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Africa’s biggest drugmaker announced the €740m ($829m) deal with French cheese maker Lactalis International in September, but completion of the sale has become mired in regulatory scrutiny. Investors had already been disappointed with the price, and Aspen shares have more than halved since the sale was disclosed.
Earnings before interest, taxes, depreciation and amortisation fell 3% to R5.5bn ($379m) in the six months through December, the Durban, South Africa-based company said in a statement after the market close in Johannesburg on Thursday. Earnings per share, excluding some items, slumped 9%.
“Gearing is much higher than expected as the deal is not completed and there’s weak cash flow conversion,” said Andre Bekker, a Johannesburg-based analyst at Arqaam Capital, which has its price estimate and rating on Aspen under review following the earnings.
The shares slumped as much as 20% to R112.50 in Johannesburg, the lowest since March 2012, and traded 13% lower as of 9:13am.
The disposal of the infant-formula business, known as nutritionals, is to enable Aspen to focus on its main pharmaceutical operations. The company sells products such as hormones, anaesthetics and anti-retroviral medicines in more than 150 countries. The deal also reduces the drugmaker’s exposure to China, which has long been a target market.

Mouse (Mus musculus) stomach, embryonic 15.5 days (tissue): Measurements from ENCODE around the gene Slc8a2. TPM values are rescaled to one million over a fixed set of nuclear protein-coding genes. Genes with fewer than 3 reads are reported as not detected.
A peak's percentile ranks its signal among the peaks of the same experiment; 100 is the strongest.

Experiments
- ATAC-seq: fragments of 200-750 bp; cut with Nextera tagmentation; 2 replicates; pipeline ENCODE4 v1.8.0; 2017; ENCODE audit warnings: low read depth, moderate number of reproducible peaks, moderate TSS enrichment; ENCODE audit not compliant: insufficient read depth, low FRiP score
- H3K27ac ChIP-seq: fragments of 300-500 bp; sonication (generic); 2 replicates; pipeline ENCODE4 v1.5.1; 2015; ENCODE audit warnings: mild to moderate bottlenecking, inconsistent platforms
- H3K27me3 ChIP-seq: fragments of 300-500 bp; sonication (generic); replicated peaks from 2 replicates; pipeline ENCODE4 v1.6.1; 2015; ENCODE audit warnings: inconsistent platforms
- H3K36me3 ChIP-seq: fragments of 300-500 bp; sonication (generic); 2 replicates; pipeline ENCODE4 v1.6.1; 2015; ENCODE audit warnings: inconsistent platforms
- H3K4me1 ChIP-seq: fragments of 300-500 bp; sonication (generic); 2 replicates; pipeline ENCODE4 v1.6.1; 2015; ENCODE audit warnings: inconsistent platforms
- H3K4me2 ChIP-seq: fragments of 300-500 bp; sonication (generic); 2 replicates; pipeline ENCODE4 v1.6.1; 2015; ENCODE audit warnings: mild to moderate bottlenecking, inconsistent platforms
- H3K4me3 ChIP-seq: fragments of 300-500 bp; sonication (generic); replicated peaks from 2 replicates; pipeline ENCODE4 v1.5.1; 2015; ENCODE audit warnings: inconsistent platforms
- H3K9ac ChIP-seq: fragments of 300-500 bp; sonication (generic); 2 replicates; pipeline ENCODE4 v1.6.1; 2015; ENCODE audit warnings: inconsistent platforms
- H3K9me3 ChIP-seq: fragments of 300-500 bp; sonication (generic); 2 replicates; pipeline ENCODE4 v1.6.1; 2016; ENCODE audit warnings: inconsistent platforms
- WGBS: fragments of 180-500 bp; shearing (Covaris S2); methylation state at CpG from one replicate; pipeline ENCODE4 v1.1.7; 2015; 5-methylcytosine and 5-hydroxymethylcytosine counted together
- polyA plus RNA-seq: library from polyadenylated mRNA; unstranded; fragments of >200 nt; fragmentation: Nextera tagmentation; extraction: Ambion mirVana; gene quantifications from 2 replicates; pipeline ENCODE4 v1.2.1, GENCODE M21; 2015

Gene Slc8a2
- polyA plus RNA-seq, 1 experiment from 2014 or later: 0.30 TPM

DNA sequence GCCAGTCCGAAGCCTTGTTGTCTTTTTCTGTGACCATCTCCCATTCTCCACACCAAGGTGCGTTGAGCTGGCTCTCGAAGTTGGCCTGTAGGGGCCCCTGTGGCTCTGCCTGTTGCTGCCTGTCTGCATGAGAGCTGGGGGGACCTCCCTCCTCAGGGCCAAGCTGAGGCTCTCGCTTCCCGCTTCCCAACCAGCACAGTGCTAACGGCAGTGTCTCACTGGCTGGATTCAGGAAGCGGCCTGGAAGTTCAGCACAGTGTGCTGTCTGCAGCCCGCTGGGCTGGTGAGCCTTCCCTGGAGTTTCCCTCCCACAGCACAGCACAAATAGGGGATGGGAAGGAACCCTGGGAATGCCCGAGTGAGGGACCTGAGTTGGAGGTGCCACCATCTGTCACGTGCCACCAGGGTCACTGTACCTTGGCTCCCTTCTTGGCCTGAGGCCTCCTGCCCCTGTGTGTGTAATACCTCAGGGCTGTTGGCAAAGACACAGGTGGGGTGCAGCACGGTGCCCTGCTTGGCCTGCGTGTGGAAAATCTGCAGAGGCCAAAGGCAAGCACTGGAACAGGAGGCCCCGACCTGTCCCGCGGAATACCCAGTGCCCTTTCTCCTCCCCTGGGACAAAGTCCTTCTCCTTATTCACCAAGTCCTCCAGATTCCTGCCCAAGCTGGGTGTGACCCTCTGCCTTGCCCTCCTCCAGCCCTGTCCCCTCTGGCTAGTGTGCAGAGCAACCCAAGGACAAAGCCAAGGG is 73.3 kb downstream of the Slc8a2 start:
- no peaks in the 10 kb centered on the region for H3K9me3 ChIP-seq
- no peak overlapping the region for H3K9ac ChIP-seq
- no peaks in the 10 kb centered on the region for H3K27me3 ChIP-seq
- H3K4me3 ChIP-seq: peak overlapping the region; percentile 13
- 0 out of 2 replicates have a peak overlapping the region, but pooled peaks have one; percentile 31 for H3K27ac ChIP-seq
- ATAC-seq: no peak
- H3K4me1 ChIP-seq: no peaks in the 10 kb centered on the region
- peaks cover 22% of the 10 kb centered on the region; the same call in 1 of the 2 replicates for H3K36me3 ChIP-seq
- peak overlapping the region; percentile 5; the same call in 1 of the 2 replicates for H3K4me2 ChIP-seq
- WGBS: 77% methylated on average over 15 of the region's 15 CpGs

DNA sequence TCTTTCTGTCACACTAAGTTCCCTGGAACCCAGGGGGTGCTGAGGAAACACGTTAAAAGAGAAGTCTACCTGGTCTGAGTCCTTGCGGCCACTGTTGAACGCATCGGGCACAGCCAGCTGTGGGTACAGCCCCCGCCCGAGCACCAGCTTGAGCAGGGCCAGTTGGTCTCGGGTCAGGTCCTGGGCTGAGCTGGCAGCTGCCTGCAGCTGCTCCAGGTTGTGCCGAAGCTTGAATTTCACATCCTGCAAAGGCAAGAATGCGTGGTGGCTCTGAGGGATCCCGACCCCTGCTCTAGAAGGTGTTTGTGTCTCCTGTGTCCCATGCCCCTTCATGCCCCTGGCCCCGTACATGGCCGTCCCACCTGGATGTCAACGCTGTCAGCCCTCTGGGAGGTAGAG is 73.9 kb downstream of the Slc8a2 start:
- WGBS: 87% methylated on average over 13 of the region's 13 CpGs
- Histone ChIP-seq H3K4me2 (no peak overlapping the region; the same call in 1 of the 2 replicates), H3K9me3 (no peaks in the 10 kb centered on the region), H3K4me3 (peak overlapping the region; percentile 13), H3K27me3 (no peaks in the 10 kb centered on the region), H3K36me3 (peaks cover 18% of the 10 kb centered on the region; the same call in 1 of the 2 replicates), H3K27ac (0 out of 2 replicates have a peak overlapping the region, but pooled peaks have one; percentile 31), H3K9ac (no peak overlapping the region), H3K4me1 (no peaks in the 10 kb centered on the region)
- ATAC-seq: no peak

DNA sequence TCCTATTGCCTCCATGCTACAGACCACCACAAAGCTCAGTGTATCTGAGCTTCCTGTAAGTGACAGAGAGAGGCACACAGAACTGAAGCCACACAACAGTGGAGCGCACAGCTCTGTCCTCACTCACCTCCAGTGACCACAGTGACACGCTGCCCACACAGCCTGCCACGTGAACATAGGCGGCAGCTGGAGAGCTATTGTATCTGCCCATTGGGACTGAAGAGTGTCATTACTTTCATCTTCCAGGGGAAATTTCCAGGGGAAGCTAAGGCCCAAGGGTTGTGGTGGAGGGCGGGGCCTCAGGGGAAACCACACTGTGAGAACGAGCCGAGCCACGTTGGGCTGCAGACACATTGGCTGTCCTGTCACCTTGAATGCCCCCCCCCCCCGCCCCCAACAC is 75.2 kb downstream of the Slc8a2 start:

In a shift in immediate focus away from Asia’s biggest economy, Aspen said Thursday its “most promising pipeline opportunities” in the next couple of years lie in selling women’s health products in the US. The company has reached a memorandum of understanding with a partner it didn’t name that will distribute Aspen products in that country, the firm said.
Financing costs swelled to R1.2bn in the half year from R833m. Debt rose to R53.5bn.
“There is a definite change in strategy that is likely to concern the market,” Bekker said. Aspen has gone from talking about buying assets to possible disposals and focusing on de-gearing.”